Luxturna: costly but welcomed

The US Food and Drug Administration (FDA) has fast-tracked and approved a novel gene therapy, Luxturna (voretigene neparvovec-rzyl), to treat patients with a rare form of inherited vision loss that can result in blindness.

The news was welcomed by advocacy group Retina International and international retina specialists, including Auckland-based Associate Professor Andrea Vincent.

“This represents a very exciting milestone in the treatment of inherited retinal diseases,” said A/Prof Vincent. “There is a complex surgical procedure that has been developed to deliver this gene therapy. Therefore, it is likely at this point, that any patient would have to travel overseas to receive this treatment, although expertise exists in Australia.”

Luxturna has been approved in the US for the treatment of patients with confirmed biallelic RPE65 mutation-associated retinal dystrophy that leads to vision loss and may cause complete blindness. The condition is rare, with approximately 1,000 to 2,000 patients believed to suffer from it in the US and just a few in New Zealand. Only two individuals have been identified in the New Zealand Database of Inherited Retinal Diseases, confirmed A/Prof Vincent.

Though the new treatment was welcomed, many international commentators however, are questioning the cost of treatment. Manufacturer Spark Therapeutics announced the cost at a whopping US$425,000 per eye at the end of last year, not including surgery costs, reigniting the cost of medicines debate in the US.

“(In New Zealand) application would have to be made on a case-by-case basis,” said A/Prof Vincent. “However, as RPE65 retinal disease affects very young children, the socioeconomic cost of supporting and educating severely visually impaired children for the duration of their life is not insignificant, and therefore this likely represents a cost benefit.”

But the cost shouldn’t detract from what is an incredible scientific breakthrough, she added. “This is a very exciting advancement for the treatment of inherited retinal diseases and the lessons learnt from [the trials] have allowed many other gene therapies for retinal degenerations to advance more rapidly.”

The RPE65 gene provides instructions for making an enzyme that is essential for normal vision. Thus, Luxturna works by delivering a normal copy of the RPE65 gene directly to retinal cells using a naturally occurring adeno-associated virus, which has been modified using recombinant DNA techniques. These retinal cells then produce the protein that converts light to an electrical signal in the retina to restore patient’s vision loss.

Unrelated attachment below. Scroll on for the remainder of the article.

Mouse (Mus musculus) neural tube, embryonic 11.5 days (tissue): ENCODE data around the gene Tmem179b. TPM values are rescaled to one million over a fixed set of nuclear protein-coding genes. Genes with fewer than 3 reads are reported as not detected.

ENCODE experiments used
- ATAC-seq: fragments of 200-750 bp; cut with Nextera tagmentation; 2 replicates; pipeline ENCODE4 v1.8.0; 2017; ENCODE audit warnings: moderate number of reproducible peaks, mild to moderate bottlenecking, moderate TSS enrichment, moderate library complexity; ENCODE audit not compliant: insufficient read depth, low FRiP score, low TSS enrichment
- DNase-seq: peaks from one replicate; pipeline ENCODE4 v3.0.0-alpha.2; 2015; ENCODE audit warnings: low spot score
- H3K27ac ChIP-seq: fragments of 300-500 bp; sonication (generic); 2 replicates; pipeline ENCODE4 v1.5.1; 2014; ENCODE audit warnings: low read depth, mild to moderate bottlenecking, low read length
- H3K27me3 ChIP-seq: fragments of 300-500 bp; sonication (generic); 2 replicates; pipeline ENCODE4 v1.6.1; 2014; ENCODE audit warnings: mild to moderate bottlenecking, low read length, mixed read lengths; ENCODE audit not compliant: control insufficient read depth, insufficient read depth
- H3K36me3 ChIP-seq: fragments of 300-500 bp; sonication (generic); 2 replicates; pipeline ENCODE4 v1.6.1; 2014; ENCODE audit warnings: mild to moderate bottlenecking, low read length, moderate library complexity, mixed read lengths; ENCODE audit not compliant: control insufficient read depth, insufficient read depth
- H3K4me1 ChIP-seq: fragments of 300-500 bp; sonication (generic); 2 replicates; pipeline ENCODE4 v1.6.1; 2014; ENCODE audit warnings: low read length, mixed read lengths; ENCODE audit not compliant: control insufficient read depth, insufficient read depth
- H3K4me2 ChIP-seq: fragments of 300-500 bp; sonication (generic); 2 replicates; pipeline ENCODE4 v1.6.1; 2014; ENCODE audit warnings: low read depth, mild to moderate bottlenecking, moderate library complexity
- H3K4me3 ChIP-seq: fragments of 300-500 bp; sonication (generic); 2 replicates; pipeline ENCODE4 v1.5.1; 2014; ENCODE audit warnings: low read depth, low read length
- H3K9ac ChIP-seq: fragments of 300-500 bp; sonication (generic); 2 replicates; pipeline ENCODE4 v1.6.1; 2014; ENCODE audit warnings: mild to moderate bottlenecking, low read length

“[This] approval marks another first in the field of gene therapy — both in how the therapy works and in expanding the use of gene therapy beyond the treatment of cancer to the treatment of vision loss,” said FDA commissioner Dr Scott Gottlieb in a statement. “I believe gene therapy will become a mainstay in treating, and maybe curing, many of our most devastating and intractable illnesses.”

Congratulating those involved in Luxturna’s development, Christina Fasser, president of Retina International, said the news marks the beginning of “an exciting and hopeful new era in the development of treatments.”

More about this incredible new treatment will be revealed at the Retina International meeting in Auckland this month (see box) as one of the keynote speakers is Dr Jean Bennett, a lead researcher on Luxturna and an ophthalmologist at the University of Pennsylvania’s Perelman School of Medicine. Others senior researchers involved in Luxturna’s development include Dr Bennett’s husband, Dr Albert Maguire, an ophthalmologist at The Children's Hospital of Philadelphia (CHOP) and Dr Katherine High, president and chief scientific officer at Spark Therapeutics.

Retina 2018 in Auckland

The 20th Retina International World Congress is being held in the Owen G Glenn Building at the University of Auckland from 10-11 February. The Congress will bring together some of the world’s foremost retinal scientists and clinicians along with global leaders in patient advocacy and peer support. It is aimed at anyone interested retinal disorders.

The scientific programme, organised by Associate Professor Andrea Vincent, covers two days with a variety of sessions, including keynote addresses given by leading international researchers, plenary sessions, patient-focused sessions and education for healthcare professionals and scientists.

For more and to register, go to


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